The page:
Of the River Arethusa thus SowatO, Videbix celebratissimum ear- 
minibus font em Arethusam limpidissirni ac perludicissimi ad imvm 
stagni gelidissimas aquas profundentem . sire illas primum naseentea 
invenit, site fumen integrum subter tot mafia, et 11 confu.sione 
pejaris undo; servatum reddidit. Senec. de consolat. ad Mar- 


PART I. Now the first of mine was that of the Arabians.] For this 
Sect. 7. Heresie, the Author here sheweth what it was ; they are called 

Pag. 14. Arabians from the place where it was fostered ; and because the 
Heresiarch was not known, Euseb. St. Aug. and Nicephorus do 
all write of it : the reason of this Heresie was so specious, that 
it drew Pope John 22. to be of the same perswasion. Where 
then was his infallibility? Why, Bellarmine tells you he was 
nevertheless infallible for that : for, saith he, he maintained 
this opinion when he might do it without peril of Heresie, for 
that no definition of the Church whereby 'twas made Heresie, 
had preceded when he held that opinion. Bellar. I. 4, de Pontif 
Roman, cap. 4. Now this definition was first made ('tis true) 
by Pope Benedict in the 14 Age : but then I would ask another 
question, that is, If 'till that time there were nothing defined in 
the Church touching the beatitude of Saints, what certainty was 
there touching the sanctity of any man? and upon what ground 
were those canonizations of Saints had, that were before the 14 

The second was that of Origen.] Besides St. Augustine, 
Epiphanius, and also S. Hierom, do relate that Origen held, that 
not only the souls of men, but the Devils themselves should be 
discharged from torture after a certain time : but Genebrard 
endeavours to clear him of this. Vid. Coquteum, in 21. lib. Aug.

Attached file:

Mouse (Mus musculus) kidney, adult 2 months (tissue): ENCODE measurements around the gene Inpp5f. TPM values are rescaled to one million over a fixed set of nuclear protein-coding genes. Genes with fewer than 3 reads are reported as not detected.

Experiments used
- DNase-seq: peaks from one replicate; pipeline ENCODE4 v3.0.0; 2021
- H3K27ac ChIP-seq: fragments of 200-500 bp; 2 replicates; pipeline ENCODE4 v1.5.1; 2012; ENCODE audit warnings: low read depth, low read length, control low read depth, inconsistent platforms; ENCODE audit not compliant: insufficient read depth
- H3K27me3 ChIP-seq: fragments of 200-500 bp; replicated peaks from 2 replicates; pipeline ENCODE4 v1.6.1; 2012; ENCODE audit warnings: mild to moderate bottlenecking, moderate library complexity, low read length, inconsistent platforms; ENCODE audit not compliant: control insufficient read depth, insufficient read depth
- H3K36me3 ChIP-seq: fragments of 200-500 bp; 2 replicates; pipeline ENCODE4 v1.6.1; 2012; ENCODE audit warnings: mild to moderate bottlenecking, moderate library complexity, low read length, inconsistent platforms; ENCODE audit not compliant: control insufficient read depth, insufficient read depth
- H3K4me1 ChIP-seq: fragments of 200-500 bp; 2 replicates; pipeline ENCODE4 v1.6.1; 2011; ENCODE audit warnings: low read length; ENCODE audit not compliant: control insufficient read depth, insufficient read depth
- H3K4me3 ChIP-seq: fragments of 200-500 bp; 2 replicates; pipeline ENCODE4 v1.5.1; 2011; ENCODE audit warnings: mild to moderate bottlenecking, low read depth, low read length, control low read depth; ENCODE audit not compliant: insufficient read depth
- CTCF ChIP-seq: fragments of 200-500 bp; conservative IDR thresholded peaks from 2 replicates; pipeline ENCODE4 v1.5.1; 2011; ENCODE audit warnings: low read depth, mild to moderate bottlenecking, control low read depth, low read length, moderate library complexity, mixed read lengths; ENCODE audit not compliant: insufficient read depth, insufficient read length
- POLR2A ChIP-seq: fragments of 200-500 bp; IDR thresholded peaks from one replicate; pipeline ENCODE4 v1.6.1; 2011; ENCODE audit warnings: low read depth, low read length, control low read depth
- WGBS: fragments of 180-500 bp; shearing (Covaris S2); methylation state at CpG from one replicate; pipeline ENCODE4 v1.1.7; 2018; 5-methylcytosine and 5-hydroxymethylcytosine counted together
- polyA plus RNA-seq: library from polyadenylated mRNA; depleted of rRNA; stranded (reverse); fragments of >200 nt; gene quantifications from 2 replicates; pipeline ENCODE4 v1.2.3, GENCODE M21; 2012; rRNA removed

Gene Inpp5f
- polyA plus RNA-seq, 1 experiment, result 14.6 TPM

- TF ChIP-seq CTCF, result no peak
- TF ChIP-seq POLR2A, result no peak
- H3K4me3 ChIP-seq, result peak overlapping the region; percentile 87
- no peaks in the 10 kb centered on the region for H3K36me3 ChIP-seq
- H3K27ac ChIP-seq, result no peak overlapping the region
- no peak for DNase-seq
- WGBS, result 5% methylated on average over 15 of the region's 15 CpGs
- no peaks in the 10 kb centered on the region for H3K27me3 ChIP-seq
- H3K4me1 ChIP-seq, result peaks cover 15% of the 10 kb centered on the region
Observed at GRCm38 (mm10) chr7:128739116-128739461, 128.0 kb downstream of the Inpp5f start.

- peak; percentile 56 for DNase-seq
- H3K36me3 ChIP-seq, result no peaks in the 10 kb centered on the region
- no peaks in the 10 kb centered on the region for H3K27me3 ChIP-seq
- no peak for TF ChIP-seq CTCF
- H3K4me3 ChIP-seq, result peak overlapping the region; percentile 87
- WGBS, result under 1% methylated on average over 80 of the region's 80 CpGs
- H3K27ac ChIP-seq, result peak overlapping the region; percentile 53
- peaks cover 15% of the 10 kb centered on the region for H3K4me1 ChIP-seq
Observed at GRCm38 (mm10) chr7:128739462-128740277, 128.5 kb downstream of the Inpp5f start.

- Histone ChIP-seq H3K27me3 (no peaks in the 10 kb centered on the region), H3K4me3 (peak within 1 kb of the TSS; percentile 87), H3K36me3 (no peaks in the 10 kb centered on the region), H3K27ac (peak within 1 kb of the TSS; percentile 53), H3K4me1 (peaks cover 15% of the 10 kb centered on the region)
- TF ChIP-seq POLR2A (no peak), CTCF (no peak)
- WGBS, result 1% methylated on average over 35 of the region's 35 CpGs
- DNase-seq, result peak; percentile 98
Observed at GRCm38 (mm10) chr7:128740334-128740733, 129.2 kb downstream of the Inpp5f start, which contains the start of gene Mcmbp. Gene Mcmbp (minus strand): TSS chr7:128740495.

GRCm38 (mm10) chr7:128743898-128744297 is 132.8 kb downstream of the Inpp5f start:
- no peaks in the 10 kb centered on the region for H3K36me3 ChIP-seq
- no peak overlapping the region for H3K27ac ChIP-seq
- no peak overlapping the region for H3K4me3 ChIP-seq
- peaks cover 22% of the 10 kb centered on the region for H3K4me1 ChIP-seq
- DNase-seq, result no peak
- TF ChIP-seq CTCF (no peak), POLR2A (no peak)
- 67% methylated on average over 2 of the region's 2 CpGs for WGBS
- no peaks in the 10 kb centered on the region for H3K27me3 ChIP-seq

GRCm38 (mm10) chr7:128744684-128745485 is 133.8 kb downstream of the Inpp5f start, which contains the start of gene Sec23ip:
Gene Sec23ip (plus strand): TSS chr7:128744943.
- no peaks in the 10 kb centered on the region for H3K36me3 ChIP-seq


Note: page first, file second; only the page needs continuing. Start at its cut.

de Civ. Dei. cap. 17. 

These opinions though condemned by lawful Councils, were not 
Heresie in me, etc.] For to make an Heretique, there must be 
not only Error in intellects, but pertinacia in voluntate. So St. 
Aug. Qui sententiam mam quamvis falsam atque perversam nulla 
pertinaci animositate defendunt, quaerunt autem cauta solicitudine 
veritatem, corrigi parati cum invenerint, nequaquam sunt inter 
Hcereticos deputandi. Aug. cont. Munich. 24, qu. 3. 
Sect. 9. The deepest mysteries ours contains have not only been illustrated, 

Pag. 16. i, u t maintained by Syllogism and the Rule of Reason,] and since 
this Book was written, by Mr. White in his Institutiones Sacra. 

And when they have seen the Red Sea, doubt not of the Miracle.] 
Those that have seen it, have been better informed then Sir Henry 
Blount was, for he tells us that he desired to view the passage of 
Moses into the Red Sea (not being above three days journey off) 
but the Jews told him the precise place was not known within less 
than the space of a days journey along the shore ; wherefore 
(saith he) I left that as too uncertain for any Observation. In 
his Voyage into the Levant. 
Sect. 10. I had as lieve you tell me that Anima est Angelas hominis, est 

Pag. 18. corpus Dei, as Entelechia ; Lux est umbra Dei, as actus perspicui.] 
Great variety of opinion there hath been amongst the Ancient 
Philosophers touching the definition of the Soul. Thales, his 
was, that it is a Nature without Repose. Asclepiades, that it is 
an Exercitalion of Sense. Hesiod, that it is a thing composed of 


Earth and Water; Parmenides holds, of Earth and Fire; Galen PART I. 
that it is Heat ; Hippocrates, that it is a spirit diffused through : ; {Ct IO> 
the body. Some others have held it to be Light; Plato saith, 
'tis a Substance moving itself; after cometh Aristotle (whom 
the Author here reproveth) and gneth a degree farther, and